"Levi Feldt,
I am writing to you because you expressed interest in attending the Stone Mountain hike conducted by the Atlanta Ecological and Zoological Society. We are currently planning the trip in the coming weeks, but we wanted to keep in touch with those who had already expressed interest in going. If you are still interested, please respond with contact information besides an email such as a phone number.
As I'm sure you're aware, the AEZS has always stood as a beacon of environmental leadership in the Atlanta area as well as in Georgia at large. We have recently had a large influx of members expressing further interest in the zoological aspects, and currently, we are hard at work updating our planned outings around this new majority. We really would like to hear from you more in the coming weeks about the sort of events you would like to attend. Certainly after the coming hike up Stone Mountain, you should let us know what you think. Speaking to the other AEZS members on the trip will give us a better understanding of how to conduct proceedings from there!
I saw that you're attending college at Georgia Tech. Good luck with the fall semester. It's far from easy!
Sincerely,
James Moriarty
Senior Zoological Advisor
Events Coordinator
Atlanta Ecological and Zoological Society"

Levi's hands quickly flicked out a reply. He was excited for the hike, and the new focus on animals really didn't bother him too much. Hopefully they'd have some scientific information to offer him about animal biology or locomotion rather than just warnings about ecological consequences of human growth. He wanted to learn, not to be lectured. The email reply he sent them said more or less that he wanted to go on the hike and that at this point, the direction the society took in their events and meetings really didn't matter too much to him so long as it maintained an air of academia. Satisfied with that answer, he hit send and opened the other email from Sylvia.

It was terse to say the least, and it read like she wasn't used to writing emails but had recently been doing so a lot. It was overly formal, and the language was awkward. Nobody would ever talk like that in common conversation.

"Dear Levi,
Thank you for offering your help with our Probability and Statistics class. I looked up your email on the Georgia Tech mailing list after you gave me your name for my cell phone. This must seem strange after just meeting today, but I was wondering if you would be free to meet up to talk about the class material later this week. If this is something that you would find acceptable, please tell me what time you would like to meet, and we can arrange to meet in the library.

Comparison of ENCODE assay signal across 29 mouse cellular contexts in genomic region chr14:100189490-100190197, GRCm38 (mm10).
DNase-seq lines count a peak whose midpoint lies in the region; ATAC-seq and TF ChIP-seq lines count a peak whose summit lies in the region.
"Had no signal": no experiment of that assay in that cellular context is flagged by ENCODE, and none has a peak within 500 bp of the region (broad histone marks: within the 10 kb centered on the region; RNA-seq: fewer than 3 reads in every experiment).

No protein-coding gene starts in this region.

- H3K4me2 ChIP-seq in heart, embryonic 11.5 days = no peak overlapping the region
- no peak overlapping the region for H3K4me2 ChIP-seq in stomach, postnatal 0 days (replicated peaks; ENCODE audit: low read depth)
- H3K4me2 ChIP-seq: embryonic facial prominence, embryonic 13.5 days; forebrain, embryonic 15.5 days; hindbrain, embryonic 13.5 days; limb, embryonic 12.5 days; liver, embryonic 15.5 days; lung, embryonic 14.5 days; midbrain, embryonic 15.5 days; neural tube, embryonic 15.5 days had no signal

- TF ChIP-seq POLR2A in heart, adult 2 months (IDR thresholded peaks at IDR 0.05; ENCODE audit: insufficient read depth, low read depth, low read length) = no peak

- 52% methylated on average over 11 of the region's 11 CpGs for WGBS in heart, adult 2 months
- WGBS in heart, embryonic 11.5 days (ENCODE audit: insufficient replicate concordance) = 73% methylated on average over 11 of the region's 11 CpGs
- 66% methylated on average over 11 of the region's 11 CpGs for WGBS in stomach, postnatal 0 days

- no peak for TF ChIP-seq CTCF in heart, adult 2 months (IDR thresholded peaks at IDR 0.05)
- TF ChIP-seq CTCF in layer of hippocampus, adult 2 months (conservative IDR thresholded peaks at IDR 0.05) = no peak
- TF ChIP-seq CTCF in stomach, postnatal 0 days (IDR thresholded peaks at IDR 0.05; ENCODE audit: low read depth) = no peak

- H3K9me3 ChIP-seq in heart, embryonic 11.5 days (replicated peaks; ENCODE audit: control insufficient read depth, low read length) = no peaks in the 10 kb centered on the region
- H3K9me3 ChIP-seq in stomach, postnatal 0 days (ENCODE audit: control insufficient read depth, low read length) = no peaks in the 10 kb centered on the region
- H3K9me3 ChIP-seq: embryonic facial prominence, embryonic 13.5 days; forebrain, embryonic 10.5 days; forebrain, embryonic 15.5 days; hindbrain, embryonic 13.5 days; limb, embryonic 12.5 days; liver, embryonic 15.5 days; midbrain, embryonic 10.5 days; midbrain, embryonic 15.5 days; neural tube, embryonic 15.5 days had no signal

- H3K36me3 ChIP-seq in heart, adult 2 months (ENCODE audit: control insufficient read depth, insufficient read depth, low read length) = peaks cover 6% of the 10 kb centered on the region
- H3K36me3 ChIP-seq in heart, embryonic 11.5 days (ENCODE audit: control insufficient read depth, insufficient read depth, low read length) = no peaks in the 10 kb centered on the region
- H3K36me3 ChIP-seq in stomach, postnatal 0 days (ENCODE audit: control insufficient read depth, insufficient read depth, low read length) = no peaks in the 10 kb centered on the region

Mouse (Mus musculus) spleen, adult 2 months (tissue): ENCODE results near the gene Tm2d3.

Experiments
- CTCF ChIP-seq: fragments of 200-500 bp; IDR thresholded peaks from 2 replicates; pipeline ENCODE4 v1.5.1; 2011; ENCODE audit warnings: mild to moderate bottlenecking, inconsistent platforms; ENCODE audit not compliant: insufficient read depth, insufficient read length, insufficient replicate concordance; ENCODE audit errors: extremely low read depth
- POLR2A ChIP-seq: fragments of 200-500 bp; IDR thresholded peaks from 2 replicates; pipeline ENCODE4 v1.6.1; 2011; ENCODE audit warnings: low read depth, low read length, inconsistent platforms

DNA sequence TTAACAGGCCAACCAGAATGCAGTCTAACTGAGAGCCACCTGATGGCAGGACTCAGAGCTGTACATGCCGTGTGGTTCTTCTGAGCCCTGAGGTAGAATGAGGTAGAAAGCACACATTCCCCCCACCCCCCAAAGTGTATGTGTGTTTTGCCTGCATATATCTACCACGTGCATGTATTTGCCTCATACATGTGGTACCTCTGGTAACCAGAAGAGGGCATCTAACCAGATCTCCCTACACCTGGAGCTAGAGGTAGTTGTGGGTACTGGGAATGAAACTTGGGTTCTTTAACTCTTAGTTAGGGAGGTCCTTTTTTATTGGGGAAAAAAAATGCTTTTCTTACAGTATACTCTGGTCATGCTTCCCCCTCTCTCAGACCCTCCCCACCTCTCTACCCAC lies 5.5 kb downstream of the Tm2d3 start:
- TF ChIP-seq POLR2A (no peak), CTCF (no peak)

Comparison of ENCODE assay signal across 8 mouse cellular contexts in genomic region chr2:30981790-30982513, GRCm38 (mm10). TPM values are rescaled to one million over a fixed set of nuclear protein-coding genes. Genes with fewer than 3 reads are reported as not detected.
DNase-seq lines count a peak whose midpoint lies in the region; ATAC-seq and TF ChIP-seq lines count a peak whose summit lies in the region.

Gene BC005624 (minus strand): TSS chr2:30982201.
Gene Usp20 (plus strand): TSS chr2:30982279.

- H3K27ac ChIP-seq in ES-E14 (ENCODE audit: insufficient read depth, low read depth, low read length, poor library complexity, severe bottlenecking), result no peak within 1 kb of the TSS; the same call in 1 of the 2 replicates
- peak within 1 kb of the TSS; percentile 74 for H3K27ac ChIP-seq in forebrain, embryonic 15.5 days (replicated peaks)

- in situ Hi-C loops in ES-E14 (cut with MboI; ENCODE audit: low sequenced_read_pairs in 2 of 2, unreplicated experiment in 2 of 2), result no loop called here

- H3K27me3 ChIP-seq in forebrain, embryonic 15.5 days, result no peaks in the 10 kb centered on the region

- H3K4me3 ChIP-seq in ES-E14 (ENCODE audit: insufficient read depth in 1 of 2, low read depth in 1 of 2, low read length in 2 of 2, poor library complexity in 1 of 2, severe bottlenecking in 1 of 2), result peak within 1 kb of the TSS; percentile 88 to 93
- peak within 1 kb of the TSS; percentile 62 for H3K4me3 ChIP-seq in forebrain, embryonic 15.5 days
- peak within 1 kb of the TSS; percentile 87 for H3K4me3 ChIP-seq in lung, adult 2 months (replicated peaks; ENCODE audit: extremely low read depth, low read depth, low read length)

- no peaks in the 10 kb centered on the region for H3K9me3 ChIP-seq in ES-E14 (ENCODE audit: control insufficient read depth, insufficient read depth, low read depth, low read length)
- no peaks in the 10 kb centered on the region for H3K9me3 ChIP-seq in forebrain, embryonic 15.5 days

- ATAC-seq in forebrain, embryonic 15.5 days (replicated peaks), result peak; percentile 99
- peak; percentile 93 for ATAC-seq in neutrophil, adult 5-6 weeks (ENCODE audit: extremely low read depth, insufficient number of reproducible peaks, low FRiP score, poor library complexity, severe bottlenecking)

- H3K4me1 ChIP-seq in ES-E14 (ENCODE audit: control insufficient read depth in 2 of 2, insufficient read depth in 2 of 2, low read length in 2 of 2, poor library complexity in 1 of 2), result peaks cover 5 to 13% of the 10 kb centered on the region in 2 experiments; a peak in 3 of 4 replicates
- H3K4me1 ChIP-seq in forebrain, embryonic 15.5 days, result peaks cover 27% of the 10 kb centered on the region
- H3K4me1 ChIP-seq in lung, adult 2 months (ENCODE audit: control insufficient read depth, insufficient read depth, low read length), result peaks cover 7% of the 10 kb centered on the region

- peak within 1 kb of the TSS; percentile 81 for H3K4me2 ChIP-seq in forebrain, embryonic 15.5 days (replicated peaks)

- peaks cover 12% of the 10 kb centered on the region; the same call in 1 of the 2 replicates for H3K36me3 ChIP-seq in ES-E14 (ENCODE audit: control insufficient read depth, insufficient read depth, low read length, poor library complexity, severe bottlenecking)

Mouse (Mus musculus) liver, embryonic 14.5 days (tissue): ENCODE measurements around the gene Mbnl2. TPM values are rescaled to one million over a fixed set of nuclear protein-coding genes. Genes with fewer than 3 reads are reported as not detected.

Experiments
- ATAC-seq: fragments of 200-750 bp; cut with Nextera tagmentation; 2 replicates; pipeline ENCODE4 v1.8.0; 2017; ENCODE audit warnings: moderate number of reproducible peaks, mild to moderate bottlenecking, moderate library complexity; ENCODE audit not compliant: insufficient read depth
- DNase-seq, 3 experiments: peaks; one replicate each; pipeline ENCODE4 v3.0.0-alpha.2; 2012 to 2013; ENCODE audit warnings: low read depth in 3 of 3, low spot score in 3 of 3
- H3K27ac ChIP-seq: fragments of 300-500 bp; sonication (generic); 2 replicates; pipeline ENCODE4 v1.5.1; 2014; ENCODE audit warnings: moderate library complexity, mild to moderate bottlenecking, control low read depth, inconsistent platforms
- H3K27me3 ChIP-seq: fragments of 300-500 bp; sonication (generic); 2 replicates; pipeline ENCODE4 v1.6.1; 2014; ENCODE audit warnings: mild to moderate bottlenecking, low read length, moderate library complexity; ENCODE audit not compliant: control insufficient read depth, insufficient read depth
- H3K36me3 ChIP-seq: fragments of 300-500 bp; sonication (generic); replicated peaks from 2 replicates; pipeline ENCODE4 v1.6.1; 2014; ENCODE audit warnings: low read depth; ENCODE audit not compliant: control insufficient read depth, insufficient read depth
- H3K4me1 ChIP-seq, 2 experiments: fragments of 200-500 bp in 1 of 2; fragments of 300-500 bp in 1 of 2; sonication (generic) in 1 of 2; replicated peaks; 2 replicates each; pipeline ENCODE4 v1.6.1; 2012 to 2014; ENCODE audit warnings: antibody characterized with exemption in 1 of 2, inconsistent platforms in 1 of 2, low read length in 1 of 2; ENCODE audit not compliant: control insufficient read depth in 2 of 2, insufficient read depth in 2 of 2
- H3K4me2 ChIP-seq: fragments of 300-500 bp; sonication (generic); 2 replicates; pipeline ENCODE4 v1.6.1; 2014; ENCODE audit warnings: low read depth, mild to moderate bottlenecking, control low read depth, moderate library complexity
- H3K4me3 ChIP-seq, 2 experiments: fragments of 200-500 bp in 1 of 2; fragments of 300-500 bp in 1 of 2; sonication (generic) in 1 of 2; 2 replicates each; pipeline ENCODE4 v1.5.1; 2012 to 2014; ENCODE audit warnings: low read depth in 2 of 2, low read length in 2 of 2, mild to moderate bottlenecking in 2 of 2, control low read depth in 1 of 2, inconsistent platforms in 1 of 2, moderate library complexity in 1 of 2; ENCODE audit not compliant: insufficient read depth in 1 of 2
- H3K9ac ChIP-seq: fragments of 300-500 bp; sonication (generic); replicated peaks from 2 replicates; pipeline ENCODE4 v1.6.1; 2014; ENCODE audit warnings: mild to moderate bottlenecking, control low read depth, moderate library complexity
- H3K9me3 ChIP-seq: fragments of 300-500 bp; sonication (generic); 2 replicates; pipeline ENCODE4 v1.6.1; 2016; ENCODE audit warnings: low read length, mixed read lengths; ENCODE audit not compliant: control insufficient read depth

Sincerely,
Sylvia Najera"

Levi chuckled as he wrote her back. He had time on Thursday after class. Normally he went to get coffee, but he could use that time to help a girl with some math, sure. Bernie would give him hell if he skipped out on a girl to do literally anything in the world.

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Levi didn't see Sylvia in class on Thursday. Dr. Keller's lecture droned on, and he barely listened. It was only when he noticed that the professor was talking again about his epidemic scenarios that he paid any remote bit of attention.

"Let's consider our scenario from last lecture," the doctor was saying. His portly frame seemed to dance around the room as usual. It was a strange sight, seeing this squat balding man moving with the grace of a ballerina. "We established some kind of proximity trend in our epidemic. If you live within 100 miles of the Chicago area, then you are more likely to contract a disease spread by airborne pathogens than someone who lives far from Chicago, but let's consider for a moment a person living in the Atlanta area, particularly somewhere near the airport or MARTA stations. People fly in from other places, right? They could be carriers. So, now let's presume the Bulls- Our patient was a Bulls fan if you recall- have a game here in Atlanta. Are you now more likely to contract this disease? Well, maybe the fans came with the team. We don't know for certain, but it's a probable assumption."

With a sudden tack of chalk on the board, he finished scrawling a conditional probability formula. "This is the foundation of conditional probability. If you have some idea that refines your dataset, you can adjust the probabilities within this new set of bounds. The Center of Disease Control here in Atlanta has people determining delivery vectors for these diseases. Conditional probability like this is a fundamental part of their job. Given that the Bulls have a game here in Atlanta and that the disease has seen numerous cases in Chicago, they may advise citizens of the area to be cautious on MARTA or around the airport. They might warn hotel staff to be more attentive than usual for signs of illness when they clean. These are important things to remember..."

And as Dr. Keller trailed off into the actual mathematics of conditional probability, Levi found himself once more disinterested. It was still content he recalled from previous classes. He looked around the room for Sylvia again, but he didn't see her. She hadn't said to call off their little study session, so he presumed she must have suddenly gotten sick. After all, she hadn't looked too well on Tuesday.